For me, this experience was both a personal and professional discovery: experiencing the Momentum Israel Journey and seeing its undeniable impact on this incredible group of mothers was humbling and pride-inducing all at once. I am delighted to work for a Jewish organization that invests in women, supports local efforts in Israel, and values our unbreakable bond as a people.

I am still learning the many ways in which the Jewish Federation of Greater Atlanta connects the dots across continents, and its effects are remarkable: after eight days of traveling together we came back stronger as a community, more knowledgeable about our initiatives and impact, and determined to stay actively engaged. Moreover, our four Israeli peers from Or La-mishpachot now have a special kinship with Jewish Atlanta and plan to visit whenever possible. I look forward to welcoming them in the coming months and continuing this year of learning with my new sisters.

Israel@75 Student Competition Celebrates Creativity

By Global News

The Center for Israel Education (CIE) is holding a competition in honor of Israel’s 75th birthday. In May, 2023, Israel will celebrate its 75th year as a sovereign nation, and students from all over the world are invited to participate in this contest and submit their “creative representations of Israel’s challenges, successes and visions for the future.”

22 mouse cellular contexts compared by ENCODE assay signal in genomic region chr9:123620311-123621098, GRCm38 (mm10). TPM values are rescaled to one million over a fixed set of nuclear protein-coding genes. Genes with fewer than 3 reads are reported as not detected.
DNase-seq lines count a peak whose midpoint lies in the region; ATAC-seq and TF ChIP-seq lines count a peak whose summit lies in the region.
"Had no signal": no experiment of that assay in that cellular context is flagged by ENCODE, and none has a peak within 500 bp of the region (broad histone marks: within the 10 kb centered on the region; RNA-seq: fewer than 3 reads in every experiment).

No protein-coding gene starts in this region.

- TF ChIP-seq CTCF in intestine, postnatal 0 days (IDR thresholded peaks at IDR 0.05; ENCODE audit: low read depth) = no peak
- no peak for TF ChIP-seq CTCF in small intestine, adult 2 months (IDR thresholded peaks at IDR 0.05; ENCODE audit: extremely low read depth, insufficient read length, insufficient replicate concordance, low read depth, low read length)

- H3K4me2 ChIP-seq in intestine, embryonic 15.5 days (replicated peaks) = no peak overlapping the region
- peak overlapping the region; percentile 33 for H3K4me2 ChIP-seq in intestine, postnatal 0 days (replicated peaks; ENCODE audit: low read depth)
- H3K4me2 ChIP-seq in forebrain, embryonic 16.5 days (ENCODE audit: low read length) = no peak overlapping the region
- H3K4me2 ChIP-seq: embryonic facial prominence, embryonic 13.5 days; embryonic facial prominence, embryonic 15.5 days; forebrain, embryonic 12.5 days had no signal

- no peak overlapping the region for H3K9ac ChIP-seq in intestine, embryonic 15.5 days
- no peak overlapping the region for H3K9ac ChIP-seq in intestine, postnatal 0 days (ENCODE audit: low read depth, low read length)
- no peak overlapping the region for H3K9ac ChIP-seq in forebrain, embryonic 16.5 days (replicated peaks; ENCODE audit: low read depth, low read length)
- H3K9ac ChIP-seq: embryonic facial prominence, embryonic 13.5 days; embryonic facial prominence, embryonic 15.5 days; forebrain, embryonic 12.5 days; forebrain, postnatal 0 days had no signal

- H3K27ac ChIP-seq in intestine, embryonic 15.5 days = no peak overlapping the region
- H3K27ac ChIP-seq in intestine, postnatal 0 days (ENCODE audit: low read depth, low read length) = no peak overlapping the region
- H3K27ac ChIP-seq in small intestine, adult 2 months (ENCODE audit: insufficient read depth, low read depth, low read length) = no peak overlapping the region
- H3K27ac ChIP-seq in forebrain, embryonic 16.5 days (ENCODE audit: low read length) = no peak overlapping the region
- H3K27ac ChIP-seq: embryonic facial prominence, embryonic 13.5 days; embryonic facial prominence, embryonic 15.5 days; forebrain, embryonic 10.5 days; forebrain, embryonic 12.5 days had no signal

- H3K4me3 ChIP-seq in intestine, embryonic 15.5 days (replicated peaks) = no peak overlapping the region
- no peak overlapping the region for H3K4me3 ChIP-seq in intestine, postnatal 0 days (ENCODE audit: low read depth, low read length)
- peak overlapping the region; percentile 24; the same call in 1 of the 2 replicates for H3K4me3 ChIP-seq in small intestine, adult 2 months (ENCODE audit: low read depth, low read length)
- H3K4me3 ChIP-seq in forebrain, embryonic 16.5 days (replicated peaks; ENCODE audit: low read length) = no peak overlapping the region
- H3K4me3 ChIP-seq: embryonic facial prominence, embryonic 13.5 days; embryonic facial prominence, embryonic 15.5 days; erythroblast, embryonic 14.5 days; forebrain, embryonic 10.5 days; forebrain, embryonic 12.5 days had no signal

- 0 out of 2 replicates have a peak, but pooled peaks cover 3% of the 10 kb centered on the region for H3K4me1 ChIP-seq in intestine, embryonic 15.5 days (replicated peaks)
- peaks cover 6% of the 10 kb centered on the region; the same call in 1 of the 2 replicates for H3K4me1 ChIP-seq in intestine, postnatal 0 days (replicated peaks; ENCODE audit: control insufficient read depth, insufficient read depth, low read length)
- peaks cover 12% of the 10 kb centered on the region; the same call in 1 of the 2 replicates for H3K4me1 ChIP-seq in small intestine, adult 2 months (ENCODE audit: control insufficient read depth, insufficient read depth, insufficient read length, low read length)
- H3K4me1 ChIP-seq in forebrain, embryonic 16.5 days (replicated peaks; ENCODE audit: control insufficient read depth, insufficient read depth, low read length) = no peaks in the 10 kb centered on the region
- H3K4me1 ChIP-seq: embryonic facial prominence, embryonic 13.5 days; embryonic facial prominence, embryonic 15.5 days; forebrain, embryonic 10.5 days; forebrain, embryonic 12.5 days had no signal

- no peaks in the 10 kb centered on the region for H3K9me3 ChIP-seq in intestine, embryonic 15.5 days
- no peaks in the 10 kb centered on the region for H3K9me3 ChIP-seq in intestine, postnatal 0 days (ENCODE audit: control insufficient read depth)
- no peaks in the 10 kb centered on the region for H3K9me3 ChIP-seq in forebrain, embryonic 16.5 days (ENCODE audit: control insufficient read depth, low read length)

CIE hopes that the Israel@75 International Student Competition will allow students to think deeply and critically about their relationship to Israel and what the country means to them, their families, and humanity at large.

The competition is open to any student who can submit their project in English, and each entry should have three parts: a visual element, a written description, and a submission form. The contest is split into three categories by age:

  • Third to fifth graders: create a commemorative Israel@75 stamp and explain their design in no more than 150 words.
  • Sixth to eighth graders: design their own Zionist poster, using historical references, and describe the need it identifies in 250 words.
  • Ninth to twelfth graders: create a museum exhibit that depicts 75 years of change in Israel. Use images, artifacts, newspaper clippings, video clips or other media, and explain the exhibit in a 500-word essay.

Awards and recognition will be given to the top three submissions in each age group. While there is a creative element to each entry, this competition will not be judged solely on artistic merit and will weigh the written portion of the entries along with the visual component.

The deadline for submissions is midnight, Eastern Time, Feb. 15, 2023. Submit online at The winners will be announced on April 20, 2023.